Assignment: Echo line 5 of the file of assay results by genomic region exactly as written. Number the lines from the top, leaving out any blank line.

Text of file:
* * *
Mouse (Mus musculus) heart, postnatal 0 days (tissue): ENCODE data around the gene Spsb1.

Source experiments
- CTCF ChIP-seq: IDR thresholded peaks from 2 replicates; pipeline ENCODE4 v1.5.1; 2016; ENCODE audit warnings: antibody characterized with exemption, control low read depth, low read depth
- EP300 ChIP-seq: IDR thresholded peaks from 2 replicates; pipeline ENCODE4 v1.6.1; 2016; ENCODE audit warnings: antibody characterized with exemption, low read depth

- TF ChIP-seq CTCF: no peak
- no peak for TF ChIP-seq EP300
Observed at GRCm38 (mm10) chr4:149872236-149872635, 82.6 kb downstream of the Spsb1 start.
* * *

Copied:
- TF ChIP-seq CTCF: no peak